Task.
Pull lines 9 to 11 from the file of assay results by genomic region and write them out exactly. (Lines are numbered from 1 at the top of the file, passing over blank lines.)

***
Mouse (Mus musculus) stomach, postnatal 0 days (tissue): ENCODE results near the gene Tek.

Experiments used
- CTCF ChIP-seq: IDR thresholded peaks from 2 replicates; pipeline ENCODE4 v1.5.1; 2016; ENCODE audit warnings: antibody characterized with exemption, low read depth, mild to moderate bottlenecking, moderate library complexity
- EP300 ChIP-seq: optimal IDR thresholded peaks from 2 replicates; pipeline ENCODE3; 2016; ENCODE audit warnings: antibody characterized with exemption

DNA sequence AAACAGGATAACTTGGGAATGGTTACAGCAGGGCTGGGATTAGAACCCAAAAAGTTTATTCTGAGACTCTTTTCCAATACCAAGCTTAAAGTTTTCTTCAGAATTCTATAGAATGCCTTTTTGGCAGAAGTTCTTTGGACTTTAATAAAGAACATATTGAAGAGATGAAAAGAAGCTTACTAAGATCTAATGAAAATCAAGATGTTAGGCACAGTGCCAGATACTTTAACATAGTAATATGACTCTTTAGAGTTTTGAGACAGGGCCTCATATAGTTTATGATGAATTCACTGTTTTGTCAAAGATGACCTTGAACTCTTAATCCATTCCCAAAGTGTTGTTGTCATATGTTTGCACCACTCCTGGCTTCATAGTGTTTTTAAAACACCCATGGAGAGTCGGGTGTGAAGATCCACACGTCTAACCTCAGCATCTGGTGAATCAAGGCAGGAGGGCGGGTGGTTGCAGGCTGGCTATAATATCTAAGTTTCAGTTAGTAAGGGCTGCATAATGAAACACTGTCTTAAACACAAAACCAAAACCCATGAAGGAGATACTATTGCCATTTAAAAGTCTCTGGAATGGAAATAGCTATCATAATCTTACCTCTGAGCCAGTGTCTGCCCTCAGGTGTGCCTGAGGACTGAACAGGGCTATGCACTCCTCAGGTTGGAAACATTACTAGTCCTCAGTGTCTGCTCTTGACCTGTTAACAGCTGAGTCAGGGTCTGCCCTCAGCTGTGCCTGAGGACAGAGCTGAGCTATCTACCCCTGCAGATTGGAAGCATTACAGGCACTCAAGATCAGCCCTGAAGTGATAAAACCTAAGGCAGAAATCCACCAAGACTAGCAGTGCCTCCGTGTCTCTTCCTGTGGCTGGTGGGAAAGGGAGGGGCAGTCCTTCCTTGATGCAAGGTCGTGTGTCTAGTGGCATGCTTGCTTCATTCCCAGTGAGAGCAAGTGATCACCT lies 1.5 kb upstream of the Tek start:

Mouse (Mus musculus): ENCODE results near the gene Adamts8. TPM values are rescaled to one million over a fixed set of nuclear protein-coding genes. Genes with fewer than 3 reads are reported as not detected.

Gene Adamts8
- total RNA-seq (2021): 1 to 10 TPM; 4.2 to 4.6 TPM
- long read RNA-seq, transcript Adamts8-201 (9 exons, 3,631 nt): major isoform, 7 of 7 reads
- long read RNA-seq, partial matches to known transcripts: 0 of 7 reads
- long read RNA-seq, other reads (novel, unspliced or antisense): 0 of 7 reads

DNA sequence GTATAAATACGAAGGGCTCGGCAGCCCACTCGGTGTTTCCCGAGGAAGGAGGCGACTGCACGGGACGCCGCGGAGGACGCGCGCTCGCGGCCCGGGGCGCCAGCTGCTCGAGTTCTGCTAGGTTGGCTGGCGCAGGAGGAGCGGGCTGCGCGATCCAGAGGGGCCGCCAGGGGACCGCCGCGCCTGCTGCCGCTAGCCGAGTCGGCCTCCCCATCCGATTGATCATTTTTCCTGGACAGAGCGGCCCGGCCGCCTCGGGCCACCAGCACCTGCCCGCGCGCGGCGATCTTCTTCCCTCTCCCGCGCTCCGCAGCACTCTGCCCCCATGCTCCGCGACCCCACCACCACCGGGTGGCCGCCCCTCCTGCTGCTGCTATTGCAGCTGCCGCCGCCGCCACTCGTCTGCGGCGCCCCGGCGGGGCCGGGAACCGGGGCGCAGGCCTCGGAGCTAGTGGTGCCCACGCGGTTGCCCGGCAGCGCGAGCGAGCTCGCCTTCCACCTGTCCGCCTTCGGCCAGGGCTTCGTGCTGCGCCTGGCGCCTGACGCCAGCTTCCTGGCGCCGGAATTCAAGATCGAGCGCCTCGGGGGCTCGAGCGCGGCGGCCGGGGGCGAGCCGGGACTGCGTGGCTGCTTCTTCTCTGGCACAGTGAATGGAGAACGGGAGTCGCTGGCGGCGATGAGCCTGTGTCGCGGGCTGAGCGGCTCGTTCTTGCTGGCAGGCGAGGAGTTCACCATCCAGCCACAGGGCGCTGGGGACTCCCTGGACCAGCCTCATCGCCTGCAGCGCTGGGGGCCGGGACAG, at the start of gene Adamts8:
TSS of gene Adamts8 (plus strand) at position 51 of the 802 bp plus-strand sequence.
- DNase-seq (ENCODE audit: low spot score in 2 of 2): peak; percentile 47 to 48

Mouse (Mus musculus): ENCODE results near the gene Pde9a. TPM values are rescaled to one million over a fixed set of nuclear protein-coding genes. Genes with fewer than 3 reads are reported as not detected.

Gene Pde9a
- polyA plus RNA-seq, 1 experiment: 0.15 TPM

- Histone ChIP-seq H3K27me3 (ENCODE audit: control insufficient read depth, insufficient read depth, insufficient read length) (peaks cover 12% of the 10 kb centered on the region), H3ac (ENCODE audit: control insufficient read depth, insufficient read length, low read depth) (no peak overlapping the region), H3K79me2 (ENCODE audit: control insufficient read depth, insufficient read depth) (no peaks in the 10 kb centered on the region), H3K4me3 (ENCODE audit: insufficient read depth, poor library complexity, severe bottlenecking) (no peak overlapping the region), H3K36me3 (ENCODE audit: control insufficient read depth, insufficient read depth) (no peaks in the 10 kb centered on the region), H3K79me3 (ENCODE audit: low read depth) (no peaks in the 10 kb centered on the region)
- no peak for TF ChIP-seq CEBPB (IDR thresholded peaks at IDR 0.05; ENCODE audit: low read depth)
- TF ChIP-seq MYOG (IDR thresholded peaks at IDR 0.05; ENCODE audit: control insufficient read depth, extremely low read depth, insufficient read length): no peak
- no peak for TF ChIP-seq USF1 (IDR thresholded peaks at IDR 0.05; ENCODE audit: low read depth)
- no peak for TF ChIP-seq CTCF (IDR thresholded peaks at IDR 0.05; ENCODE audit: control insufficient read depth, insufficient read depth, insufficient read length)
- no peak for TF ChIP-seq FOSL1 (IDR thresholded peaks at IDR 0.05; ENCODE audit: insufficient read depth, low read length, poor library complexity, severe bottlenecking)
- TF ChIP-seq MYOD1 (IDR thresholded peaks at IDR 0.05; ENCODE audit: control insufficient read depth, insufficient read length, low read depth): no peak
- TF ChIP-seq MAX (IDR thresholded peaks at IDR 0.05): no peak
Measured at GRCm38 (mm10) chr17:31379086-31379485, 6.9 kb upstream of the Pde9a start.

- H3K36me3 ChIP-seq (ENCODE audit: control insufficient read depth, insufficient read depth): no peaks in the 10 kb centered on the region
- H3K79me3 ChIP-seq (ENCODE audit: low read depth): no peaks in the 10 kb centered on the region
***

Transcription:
- long read RNA-seq, transcript Adamts8-201 (9 exons, 3,631 nt): major isoform, 7 of 7 reads
- long read RNA-seq, partial matches to known transcripts: 0 of 7 reads
- long read RNA-seq, other reads (novel, unspliced or antisense): 0 of 7 reads